By Alan Boyle
Researchers probing the workings of the brain have found that it takes longer for feelings of social compassion and admiration to register on our neural circuits – and they worry that the rapid-fire effect of texting and tweeting could have “potentially negative consequences” for our moral fiber.
The findings serve as fresh fuel for the debate over social networking’s effect on the human psyche: Just this month, we’ve seen how social-network surfers can improve their office productivity, help catch criminals or head off a potential suicide (with an assist from celebrity Demi Moore!). We’ve also heard about Twitter torments, Facebook failures and social-network stress.
The brain-scan study, conducted by scientists at the University of Southern California and due for publication online this week in the Proceedings of the National Academy of Sciences, takes a different perspective.
Rather than looking at the effects of Twitter, Facebook, LinkedIn, etc., the researchers studied how the some of the noblest emotions we can summon – admiration for the virtues of others, and compassion for others’ distress – are processed. The potential connection to the pace of online social networking and other digital media emerged as a follow-up observation.
Here’s how the experiment was done: Thirteen interview subjects were told five kinds of stories about anonymous men and women:
* Stories about personal virtue in the face of adversity (for instance, dogged dedication to an important cause).
* Stories about performing a rare and difficult feat that didn’t involve overcoming adversity (such as a virtuosic musical performance).
* Stories about social or psychological pain (someone dealing with grief or despair, for example).
* Stories about physical pain (such as a sports injury).
* Non-emotional stories about ordinary life (which served as the experiment’s control factor).
After the subjects heard all the stories, they were put into MRI brain-scanning machines and asked to recall the stories as well as the emotions associated with those stories. The researchers then looked for differences in brain activity as the various stories were recalled.
The stories that focused on social interactions registered in parts of the brain that were close to but not identical to the areas activated by tales about great skill or physical pain (in the posteromedial cortices, if you must know). It took several seconds longer for the emotional response associated with virtue or psychological distress to peak (10 to 12 seconds for psychological pain vs. six seconds for physical pain). The response lasted longer as well.
That means it may take longer for the impact of a social or psychological situation to sink in, compared with a situation that involved sheer physicality, the researchers said.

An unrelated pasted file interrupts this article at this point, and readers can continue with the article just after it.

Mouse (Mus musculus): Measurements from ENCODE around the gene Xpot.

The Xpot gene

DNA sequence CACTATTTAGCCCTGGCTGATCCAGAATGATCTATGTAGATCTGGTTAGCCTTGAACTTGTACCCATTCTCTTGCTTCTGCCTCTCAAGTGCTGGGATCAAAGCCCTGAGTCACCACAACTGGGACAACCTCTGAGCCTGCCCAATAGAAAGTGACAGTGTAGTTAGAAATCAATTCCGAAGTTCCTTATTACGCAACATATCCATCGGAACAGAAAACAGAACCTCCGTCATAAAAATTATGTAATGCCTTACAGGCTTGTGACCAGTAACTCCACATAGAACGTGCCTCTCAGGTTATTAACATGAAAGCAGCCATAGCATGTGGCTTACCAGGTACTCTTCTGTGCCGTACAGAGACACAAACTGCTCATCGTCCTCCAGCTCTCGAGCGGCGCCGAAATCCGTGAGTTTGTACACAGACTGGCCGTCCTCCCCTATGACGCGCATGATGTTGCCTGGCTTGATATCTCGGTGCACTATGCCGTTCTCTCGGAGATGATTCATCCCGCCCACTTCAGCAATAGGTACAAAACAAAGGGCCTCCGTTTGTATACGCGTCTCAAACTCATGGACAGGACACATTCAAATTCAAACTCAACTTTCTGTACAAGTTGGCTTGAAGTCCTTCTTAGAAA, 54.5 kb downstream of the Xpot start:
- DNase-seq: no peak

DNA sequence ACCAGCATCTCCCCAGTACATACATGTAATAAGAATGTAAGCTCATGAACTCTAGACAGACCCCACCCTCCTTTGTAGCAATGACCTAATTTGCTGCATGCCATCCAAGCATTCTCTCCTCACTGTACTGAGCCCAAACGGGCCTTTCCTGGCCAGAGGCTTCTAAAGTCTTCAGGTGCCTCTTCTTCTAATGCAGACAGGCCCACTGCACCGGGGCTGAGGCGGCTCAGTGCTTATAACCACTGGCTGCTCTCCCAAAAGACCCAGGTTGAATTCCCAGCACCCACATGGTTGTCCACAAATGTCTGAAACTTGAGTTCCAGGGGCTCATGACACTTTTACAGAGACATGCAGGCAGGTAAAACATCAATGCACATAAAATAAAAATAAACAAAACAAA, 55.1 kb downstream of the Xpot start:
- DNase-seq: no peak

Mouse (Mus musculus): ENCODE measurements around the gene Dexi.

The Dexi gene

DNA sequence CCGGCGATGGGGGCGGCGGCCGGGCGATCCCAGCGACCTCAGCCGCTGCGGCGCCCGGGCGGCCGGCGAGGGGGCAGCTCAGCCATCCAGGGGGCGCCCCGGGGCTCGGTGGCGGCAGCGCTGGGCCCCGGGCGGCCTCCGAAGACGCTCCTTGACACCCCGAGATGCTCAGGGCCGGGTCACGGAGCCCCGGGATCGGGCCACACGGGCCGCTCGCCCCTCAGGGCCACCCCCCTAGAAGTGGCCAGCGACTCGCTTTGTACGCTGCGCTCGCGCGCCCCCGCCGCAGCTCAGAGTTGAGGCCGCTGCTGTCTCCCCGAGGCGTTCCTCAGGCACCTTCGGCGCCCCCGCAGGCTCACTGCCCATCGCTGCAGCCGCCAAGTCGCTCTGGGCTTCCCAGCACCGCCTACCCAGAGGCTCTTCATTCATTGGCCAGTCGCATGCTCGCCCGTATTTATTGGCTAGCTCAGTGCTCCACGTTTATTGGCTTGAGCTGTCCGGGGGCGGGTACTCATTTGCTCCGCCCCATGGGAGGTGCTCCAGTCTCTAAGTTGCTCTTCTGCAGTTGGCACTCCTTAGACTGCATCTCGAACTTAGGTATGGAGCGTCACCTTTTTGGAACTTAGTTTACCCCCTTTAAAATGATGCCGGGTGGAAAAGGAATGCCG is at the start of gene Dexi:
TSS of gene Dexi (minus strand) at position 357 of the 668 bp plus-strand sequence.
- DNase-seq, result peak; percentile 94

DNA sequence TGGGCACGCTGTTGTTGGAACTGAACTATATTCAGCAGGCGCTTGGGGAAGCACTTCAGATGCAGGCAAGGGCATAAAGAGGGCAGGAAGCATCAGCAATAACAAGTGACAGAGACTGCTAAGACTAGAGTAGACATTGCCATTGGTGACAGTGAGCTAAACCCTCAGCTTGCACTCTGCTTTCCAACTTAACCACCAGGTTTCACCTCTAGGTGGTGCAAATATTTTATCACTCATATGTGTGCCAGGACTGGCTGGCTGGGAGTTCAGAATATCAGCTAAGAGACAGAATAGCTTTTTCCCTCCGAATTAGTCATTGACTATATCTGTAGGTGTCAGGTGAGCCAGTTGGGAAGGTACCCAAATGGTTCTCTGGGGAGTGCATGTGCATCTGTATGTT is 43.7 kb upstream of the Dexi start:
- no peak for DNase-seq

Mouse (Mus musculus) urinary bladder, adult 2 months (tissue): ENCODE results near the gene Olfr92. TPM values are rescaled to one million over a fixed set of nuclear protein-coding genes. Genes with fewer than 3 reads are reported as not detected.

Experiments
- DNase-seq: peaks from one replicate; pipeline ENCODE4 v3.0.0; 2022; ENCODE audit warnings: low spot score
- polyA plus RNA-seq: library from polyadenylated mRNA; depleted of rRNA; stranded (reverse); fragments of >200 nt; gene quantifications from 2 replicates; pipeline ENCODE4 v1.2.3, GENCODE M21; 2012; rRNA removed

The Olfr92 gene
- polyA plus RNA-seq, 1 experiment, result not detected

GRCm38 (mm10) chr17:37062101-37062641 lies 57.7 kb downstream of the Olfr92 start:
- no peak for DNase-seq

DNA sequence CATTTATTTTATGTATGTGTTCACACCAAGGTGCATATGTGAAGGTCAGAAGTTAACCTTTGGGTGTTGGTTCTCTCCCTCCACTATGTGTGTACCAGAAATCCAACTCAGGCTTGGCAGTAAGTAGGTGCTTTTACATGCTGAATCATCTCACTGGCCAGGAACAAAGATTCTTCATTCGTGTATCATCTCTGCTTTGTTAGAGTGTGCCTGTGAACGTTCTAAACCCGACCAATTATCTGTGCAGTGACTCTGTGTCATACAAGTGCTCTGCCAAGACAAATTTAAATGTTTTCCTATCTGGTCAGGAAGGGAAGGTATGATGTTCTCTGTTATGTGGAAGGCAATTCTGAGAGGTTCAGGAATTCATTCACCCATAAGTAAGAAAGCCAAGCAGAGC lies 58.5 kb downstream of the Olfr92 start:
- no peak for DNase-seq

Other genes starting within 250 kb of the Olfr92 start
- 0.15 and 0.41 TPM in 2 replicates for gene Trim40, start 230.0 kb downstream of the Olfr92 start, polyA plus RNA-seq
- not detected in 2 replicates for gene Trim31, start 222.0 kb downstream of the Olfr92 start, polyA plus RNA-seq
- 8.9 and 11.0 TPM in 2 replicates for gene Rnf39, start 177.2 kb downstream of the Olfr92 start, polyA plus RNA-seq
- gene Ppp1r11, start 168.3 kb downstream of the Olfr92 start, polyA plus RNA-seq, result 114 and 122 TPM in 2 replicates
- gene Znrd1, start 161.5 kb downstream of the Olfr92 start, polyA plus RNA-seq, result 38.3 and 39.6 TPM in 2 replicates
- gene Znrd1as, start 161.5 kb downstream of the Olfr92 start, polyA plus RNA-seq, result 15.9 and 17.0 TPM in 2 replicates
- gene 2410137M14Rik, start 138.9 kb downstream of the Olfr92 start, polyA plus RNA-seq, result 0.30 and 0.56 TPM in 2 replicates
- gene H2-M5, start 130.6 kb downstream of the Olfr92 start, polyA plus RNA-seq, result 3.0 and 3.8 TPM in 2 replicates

“For some kinds of thought, especially moral decision-making about other people’s social and psychological situations, we need to allow for adequate time and reflection,” Mary Helen Immordino-Yang of USC’s Brain and Creativity Institute said in a news release.
Her colleagues in the experiment, all from USC, included team leader Antonio Damasio, Hanna Damasio and Andrea McColl. In the paper, the researchers said their findings “could have important implications for the role of culture and education in the development and operation of social and moral systems.”
Heavy reliance on a rapid stream of info snippets through television, online feeds and social networks may cut down on the time required for feelings of admiration or compassion to sink in fully, the researchers said.
“The rapidity and parallel processing of attention-requiring information, which hallmark the digital age, might reduce the frequency of full experience of such emotions, with potentially negative consequences,” they said in the paper.
Immordino-Yang put it another way: “If things are happening too fast, you may not ever fully experience emotions about other people’s psychological states, and that would have implications for your morality.”
She stressed that the research doesn’t indict Twitter, Facebook or any other specific social-networking tool. “It’s not about what tools you have, it’s about how you use those tools,” she said.
Other researchers said they weren’t so worried about online means of communication, which at least let you withdraw your fingers from the keyboard and reflect on what’s being said. (Just ask Demi Moore about that.) USC media scholar Manuel Castells said he was more concerned about “fast-moving television or virtual games.”
“In a media culture in which violence and suffering become an endless show, be it in fiction or in infotainment, indifference to the vision of human suffering gradually sets in,” he said in the USC news release.
Antonio Damasio, who is the director of the Brain and Creativity Institute, agreed. “What I’m more worried about is what is happening in the juxtapositions that you find, for example, in the news,” he said. “When it comes to emotion, because these systems are inherently slow, perhaps all we can say is, ‘Not so fast.'”
Is it time to put down the smart phone and pick up a good book? Or do a good deed?
Alan Boyle covers the physical sciences, anthropology, technological innovation and space science and exploration for MSNBC.com.
Is Twitter evil?
By Alan Boyle